(Update: It’s official, Pistons have re-signed Stuckey.)
Yahoo! Sports reports:
It’s a… well, it’s a move for the Pistons. It’s a matter of two extremes. Let’s do “One Hand, Other Hand.”
On One Hand…
He’s a 25-year-old combo guard who had an 18 PER last season, a career year (total coincidence that it was a contract year!) and upped his assists to six per game. He’s reliable with good handle and a low turnover rate. He’s been with Detroit his entire career and the contract serves to reward a good player who has stuck with the team. He’s still got upside and has started to establish himself as more of a leader. He’s got the ability to defend two-guards and can operate as a combo guard next to Brandon Knight. Young player with above average PER for less than $10 million per year = good.
On The Other Hand…
He had his career year in the most disastrous season in recent memory for the Detroit Pistons. He was part of the veteran revolt in the locker room last season and despite my feeling that John Kuester had as much to do with that as the veterans, it’s not a good example to set. He can’t shoot, topping out at 44 percent last season with a 28 percent mark behind the arc and a .455 effective field goal percentage. He’s a point guard who doesn’t have the speed or vision of a point guard, a two-guard who doesn’t have the scoring ability of a shooting guard. He clogs up the rotation for Brandon Knight and Will Bynum and for that money, is clearly an established part of their future. The Pistons need to move forward, to move on from the mid-00’s run that netted them a championship and umpteen bajillion Eastern Conference Championship appearances in a row. This keeps them planted in that era, along with the 3-year deal for Tayshaun Prince.
Stuckey might continue to improve and this could look genius. Or he could serve to only hold back Knight and complicate the rebuilding process.
It’s a mixed move.
PHOENIX (AP) — The City Council has postponed a vote on a proposed $230 million renovation of the Talking Stick Resort Arena that would keep the Suns in downtown Phoenix.
The council agreed unanimously Wednesday to postpone a decision until Jan. 23 so residents can attend five public meetings to be held around Phoenix to discuss the project.
Suns owner Robert Sarver reportedly threatened to move the franchise to Seattle or Las Vegas if not given enough public funding.
Suns President and CEO Jason Rowley says the organization looks forward to the public discussions and to answering any questions about the proposed renovation.
The deal would revamp the nearly 30-year-old arena, the oldest in the NBA that is not currently being renovated.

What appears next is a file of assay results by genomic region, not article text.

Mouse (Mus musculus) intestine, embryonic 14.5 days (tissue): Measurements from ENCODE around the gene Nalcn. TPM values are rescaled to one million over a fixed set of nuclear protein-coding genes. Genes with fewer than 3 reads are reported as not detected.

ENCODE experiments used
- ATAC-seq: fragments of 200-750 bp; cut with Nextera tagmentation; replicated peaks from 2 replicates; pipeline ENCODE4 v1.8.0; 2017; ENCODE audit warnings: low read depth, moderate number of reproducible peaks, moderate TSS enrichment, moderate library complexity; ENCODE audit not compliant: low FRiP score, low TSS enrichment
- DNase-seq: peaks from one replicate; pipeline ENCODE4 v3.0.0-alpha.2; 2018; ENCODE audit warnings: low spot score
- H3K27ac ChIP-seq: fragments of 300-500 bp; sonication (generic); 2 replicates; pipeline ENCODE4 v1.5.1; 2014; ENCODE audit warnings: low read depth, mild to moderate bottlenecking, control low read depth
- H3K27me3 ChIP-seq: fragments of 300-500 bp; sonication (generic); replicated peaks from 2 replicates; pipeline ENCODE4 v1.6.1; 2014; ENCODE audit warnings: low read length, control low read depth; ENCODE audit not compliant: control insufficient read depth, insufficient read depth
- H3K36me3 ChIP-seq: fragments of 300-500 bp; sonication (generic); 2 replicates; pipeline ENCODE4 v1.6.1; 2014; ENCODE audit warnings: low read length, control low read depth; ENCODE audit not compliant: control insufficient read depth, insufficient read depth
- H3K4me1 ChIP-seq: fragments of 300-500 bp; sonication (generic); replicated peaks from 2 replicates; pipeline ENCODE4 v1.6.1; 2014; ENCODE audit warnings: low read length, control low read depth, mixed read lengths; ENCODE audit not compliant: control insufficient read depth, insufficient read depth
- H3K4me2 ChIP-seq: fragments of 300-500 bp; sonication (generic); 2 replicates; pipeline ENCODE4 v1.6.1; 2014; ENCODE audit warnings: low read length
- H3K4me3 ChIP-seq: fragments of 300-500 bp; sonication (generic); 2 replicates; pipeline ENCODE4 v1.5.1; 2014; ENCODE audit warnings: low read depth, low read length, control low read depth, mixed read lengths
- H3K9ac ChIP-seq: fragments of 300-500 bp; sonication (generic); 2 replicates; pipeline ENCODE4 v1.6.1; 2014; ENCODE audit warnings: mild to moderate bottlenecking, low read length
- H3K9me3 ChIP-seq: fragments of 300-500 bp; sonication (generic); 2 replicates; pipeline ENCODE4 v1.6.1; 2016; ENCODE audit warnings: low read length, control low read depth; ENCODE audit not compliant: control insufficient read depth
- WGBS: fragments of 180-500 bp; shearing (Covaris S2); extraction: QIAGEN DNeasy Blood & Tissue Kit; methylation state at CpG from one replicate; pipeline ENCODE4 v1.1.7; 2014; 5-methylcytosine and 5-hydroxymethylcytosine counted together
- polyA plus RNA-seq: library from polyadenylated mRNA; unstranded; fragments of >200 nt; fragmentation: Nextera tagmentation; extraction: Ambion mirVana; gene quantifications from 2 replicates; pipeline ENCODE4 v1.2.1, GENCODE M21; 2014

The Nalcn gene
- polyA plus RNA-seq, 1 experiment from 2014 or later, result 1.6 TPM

The Suns agreed to a 40-year lease in 1992, but the deal included a provision for the team to opt out at 30 years.
Crunch time of a close NBA game is awesome.
It’s exponentially better when nobody calls timeout.
The Celtics and Wizards finished with a flourish tonight, Boston coming out ahead in a frenetic final minute. The last minute included two Kyrie Irving 3-pointers (one tightly contested, one extremely deep) and a sharp drive by John Wall (who had just returned to the game from an injury).
After a flow-killing foul in the final few seconds, the Celtics won, 130-25.
More games should be like this.
The Hornets sure were excited for Jeremy Lamb‘s game-winner against the Pistons tonight.
After Lamb hit a jumper to put Charlotte up two with 0.3 seconds left, several Hornets ran onto the court. Bismack Biyombo was nearly at halfcourt as Detroit tried to inbound! He was so far onto the court, I’m not even sure officials noticed him when dinging Malik Monk – closer to the bench –for the violation.
The Pistons made a technical free throw to cut their deficit to one, but they still had to inbound from under their own basket. Their desperation pass was intercepted, and Charlotte held on for a 108-107 win.
Several Hornets were certainly relieved.
Crazily enough, this isn’t the first time we’ve seen this.
Everyone on the Suns seems frustrated.
In Phoenix’s loss to the Clippers on Monday, T.J. Warren got ejected. And his outburst will cost him extra.
Phoenix Suns forward T.J. Warren has been fined $15,000 for directing inappropriate language toward a game official following his ejection, it was announced today by Kiki VanDeWeghe, Executive Vice President, Basketball Operations.
This wasn’t a lengthy exchange. Warren didn’t linger on the court complaining. He must have said something extremely harsh to warrant two technical fouls and a fine that quickly.
(Despite confusion, the foul preceding the ejection was called on Deandre Ayton, not Warren.)